George Watson Buck

Place of Birth
Welshpool, Manchester
  • Birth date            1 April 1789 Stoke Holy Cross, near Norwich
  • Married                Emma Maria Williams at Oswestry 31 August 1831
  • Death date          9 March 1854 at Ramsey Isle of Man
  • Burial                  Maughold churchyard, Isle of Man

George Watson Buck was born at Stoke Holy Cross, Norfolk, on 9 April 1789. His parents being Quakers, he was sent with his two brothers to the Friends’ school at Ackworth, in Yorkshire. On leaving Ackworth he went, at his own request, to a school kept by a clergyman, where he studied Latin and French for a year.  His father, intending him for trade, then placed him in a wholesale house on Tower Hill. However, this work was not to his liking and he obtained a job at the Old Ford Station, of the East London Water Works, then in course of construction under John Rennie. He was subsequently engaged in various capacities until 1818, when he was appointed the Engineer of the Montgomeryshire Canal, and settled at Welshpool. He held this position for nearly fourteen years, during which time he rebuilt, almost the entire length of the canal and materially improved the construction of the locks.  In 1821 he became a member of the Institution of Civil Engineers.

About 1834, his friend, Robert Stephenson, engaged him as a resident engineer on the London and Birmingham Railway, and entrusted him with the construction of the southern end of the line, from Camden Town to Tring. Here he built his first oblique bridge, and “he executed many other works demanding considerable skill, in all which he was very successful.”  In 1838 he was appointed Engineer in Chief of the Manchester and Birmingham Railway, in conjunction with Robert Stevenson and settled in Manchester. He went to Germany in 1840 for the construction of the Railway from Altona to Kiel, but after staying there for some time, he was forced by severe illness, to retire from the undertaking, before its completion. On his return to England, he, after a short time at Leamington for the recovery of his health, resumed his duties on the Manchester and Birmingham Railway.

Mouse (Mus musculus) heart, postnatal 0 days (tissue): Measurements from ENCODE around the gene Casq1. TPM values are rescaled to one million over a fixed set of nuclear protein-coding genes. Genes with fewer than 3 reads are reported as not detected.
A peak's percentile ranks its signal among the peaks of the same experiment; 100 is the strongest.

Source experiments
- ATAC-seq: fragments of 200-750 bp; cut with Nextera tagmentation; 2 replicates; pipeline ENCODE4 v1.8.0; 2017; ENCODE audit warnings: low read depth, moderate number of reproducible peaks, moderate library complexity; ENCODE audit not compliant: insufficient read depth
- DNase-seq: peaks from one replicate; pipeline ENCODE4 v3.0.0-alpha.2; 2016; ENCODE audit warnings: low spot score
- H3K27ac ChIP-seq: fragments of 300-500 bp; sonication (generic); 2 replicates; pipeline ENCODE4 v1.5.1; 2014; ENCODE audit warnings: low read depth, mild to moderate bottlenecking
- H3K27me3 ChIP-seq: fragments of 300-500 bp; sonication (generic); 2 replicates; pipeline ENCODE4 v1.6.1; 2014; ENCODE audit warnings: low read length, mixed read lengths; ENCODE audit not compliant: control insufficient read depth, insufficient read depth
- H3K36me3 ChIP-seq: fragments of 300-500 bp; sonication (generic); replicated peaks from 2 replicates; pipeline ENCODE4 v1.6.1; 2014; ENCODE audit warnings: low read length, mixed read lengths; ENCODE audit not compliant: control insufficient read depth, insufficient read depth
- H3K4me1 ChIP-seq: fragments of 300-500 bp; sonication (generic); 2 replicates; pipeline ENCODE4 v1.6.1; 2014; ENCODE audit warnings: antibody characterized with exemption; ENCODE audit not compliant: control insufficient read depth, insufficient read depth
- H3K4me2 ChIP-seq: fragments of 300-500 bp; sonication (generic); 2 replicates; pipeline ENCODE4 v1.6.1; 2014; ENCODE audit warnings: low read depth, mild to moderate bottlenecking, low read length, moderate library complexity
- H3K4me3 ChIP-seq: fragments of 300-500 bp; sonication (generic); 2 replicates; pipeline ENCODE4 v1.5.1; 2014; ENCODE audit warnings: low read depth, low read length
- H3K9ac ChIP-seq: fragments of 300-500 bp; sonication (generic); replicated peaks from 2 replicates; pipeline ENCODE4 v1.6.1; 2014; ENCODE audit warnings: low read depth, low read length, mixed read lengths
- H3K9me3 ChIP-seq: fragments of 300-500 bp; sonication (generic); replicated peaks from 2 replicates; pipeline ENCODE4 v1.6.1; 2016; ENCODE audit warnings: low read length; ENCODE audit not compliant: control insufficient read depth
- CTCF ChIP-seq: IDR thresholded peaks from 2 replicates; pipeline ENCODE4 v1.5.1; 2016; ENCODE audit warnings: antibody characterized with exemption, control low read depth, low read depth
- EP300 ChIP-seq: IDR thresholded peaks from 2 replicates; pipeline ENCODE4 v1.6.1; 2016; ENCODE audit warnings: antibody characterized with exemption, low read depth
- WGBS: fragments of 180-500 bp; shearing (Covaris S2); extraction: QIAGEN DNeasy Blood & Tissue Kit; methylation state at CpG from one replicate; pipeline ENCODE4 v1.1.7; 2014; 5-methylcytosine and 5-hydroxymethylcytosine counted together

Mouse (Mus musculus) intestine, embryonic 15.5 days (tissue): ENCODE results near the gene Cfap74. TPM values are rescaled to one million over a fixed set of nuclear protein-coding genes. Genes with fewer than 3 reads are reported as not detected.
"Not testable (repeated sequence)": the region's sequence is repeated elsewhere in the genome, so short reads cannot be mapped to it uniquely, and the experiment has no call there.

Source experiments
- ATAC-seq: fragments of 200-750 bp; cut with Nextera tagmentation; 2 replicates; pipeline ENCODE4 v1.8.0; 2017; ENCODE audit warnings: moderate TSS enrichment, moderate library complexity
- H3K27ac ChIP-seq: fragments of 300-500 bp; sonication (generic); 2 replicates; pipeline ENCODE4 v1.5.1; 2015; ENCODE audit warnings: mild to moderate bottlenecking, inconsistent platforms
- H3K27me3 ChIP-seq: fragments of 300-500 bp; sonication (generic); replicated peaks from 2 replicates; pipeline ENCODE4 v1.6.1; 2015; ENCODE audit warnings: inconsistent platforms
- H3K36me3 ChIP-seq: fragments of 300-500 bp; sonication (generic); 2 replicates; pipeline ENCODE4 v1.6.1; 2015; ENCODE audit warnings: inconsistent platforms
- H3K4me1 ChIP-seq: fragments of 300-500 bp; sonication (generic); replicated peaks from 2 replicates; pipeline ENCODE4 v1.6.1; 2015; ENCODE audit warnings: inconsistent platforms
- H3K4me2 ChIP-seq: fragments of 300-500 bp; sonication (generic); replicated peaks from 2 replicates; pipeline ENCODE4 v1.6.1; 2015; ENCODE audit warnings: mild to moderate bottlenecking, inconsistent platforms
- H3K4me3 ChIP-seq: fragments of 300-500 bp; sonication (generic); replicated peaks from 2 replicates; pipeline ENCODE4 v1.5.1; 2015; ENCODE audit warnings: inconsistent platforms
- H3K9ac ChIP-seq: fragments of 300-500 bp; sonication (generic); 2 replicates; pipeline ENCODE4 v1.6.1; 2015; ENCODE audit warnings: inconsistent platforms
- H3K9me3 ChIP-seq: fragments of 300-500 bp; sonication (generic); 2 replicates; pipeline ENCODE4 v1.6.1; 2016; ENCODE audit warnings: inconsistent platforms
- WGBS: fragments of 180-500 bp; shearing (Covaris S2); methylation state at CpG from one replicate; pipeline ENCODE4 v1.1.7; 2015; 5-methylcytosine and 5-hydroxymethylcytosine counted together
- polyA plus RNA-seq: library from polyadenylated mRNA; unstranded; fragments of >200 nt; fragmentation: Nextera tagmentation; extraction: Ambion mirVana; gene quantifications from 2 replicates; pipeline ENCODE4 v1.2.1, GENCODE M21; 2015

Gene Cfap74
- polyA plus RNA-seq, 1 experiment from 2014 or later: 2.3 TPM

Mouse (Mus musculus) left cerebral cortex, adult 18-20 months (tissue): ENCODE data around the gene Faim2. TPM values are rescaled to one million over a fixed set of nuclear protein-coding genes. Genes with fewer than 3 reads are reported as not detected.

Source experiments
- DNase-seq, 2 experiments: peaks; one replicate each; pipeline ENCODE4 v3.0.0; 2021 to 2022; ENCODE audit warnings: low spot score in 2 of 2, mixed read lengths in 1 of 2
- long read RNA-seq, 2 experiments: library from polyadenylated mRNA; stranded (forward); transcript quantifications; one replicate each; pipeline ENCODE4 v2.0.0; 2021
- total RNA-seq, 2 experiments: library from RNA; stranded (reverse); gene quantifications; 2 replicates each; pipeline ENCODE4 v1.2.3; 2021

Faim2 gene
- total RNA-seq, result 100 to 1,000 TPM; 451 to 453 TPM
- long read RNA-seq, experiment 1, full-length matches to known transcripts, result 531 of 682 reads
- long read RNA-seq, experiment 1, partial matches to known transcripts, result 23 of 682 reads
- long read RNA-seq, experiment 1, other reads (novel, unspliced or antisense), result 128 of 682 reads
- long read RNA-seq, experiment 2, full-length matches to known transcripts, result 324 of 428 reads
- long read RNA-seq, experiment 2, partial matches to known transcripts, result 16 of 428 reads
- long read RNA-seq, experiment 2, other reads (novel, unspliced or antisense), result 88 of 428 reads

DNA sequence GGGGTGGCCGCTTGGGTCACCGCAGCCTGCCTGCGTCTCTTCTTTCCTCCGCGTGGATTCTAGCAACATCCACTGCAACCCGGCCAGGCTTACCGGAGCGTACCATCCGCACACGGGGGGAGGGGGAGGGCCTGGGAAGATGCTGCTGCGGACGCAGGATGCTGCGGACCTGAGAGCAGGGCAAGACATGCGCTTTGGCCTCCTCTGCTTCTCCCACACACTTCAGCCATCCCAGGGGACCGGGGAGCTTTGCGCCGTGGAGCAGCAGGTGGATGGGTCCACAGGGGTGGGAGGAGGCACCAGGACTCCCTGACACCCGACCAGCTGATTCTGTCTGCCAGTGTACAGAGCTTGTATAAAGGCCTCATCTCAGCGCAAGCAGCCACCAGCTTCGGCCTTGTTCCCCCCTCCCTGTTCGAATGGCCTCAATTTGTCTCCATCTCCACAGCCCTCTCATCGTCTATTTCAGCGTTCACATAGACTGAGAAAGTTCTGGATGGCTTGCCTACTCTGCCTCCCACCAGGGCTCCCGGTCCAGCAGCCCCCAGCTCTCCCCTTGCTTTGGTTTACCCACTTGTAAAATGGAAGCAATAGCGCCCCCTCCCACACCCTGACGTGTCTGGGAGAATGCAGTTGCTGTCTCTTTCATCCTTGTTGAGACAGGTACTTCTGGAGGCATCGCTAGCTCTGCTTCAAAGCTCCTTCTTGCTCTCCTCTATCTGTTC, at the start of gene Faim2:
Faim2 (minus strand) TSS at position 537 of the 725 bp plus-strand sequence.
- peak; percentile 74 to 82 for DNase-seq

1839 he published his most important work, ‘A Practical and Theoretical Essay on Oblique Bridges, giving an historical sketch of the best-known constructions of the kind and then valuable theoretical reasonings, formulae, and practical rules for laying out and building such bridges.

On the completion of the railway in 1842. Buck successfully established himself as a consulting engineer with offices in Cross Street and was immediately involved in the designs for the new Albert Bridge in Manchester. However, in 1846 he suffered a total and permanent loss of hearing following a sudden attack of vertigo. No longer able to continue in practice, he retired to Ramsey, in the Isle of Man.

In 1854 George Watson Buck caught scarlet fever. After a very brief illness, he died on the 9 March 1854, in his sixty-fifth year and was interred in a spot selected by himself in Maughold churchyard. Within two weeks both his wife and daughter had fallen victim to the disease and were buried beside him.

1819        Welshpool
1837        Watford Hertfordshire (ICE corresponding member)
1840        G W Buck, Manchester and Birmingham Railway, Store Street Manchester
1844        27 Cross Street, Manchester. (To be Let – Three rooms at 27 Cross Street, Manchester, now occupied by G W Buck, civil engineer, Manchester Guardian 22 October 1844 page 2

1809        London
1819        Welshpool
1839        Hyde Place, Ardwick – baptism of Georgina Laura Buck
1844        Greenheys, Manchester
1846-1854    Ramsey Isle of Man

Testimonial    Manchester Guardian 11 November 1846 page 4
Obituary       ICE: Minutes of the Proceedings, Volume 14, Issue 1855, 1 January 1855, pages 128